FRANKFURT (Reuters) - German banks have enough capital but should still build up buffers for the next economic downturn, Bundesbank director Joachim Wuermelling told Reuters.
Two German banks - Deutsche Bank (DBKGn.DE) and Nord-LB - scored in the bottom 10 in the latest round of pan-European stress tests, published earlier this month.
That added to investor concern about the two weak links among German banks, just as the euro zone’s largest economy began to slow and financial markets were in turmoil.
Wuermelling, who is responsible for banking supervision at the German central bank, did not name any firm. But “on average, we see the capital levels of German banks as quite okay,” he said in an interview.
The Bundesbank shares responsibility for overseeing German banks with the country’s financial watchdog, Bafin.
Both are part of the European Central Bank’s Single Supervisory Mechanism, created after the latest financial crisis to centralise oversight of top banks.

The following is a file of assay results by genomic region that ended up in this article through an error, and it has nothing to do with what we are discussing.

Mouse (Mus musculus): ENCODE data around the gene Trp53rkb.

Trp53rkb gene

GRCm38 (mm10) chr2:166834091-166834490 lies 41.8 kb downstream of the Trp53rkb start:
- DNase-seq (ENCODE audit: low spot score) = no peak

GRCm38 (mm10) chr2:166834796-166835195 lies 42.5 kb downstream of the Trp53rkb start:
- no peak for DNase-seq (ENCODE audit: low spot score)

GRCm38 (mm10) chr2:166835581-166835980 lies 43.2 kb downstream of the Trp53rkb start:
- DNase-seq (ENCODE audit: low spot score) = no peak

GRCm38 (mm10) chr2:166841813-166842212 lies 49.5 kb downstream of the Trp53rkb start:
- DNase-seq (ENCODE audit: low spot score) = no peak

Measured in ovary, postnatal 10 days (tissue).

Nord-LB would be left with capital worth just 7.07 percent of its risky assets after three years of economic and financial stress, Deutsche with 8.14 percent, according to the results of the European Banking Authority’s latest stress tests published on Nov 2.
That leaves them among just a dozen euro zone lenders scoring below a 9 percent threshold informally set by ECB Vice President Luis De Guindos for identifying banks that need more capital to face the next crisis.
Wuermelling concurred that banks still needed to build up their defences.
“Banks should now prepare for worse times by building up adequate buffers,” he said.
Reporting By Frank Siebelt and Francesco Canepa, editing by Larry King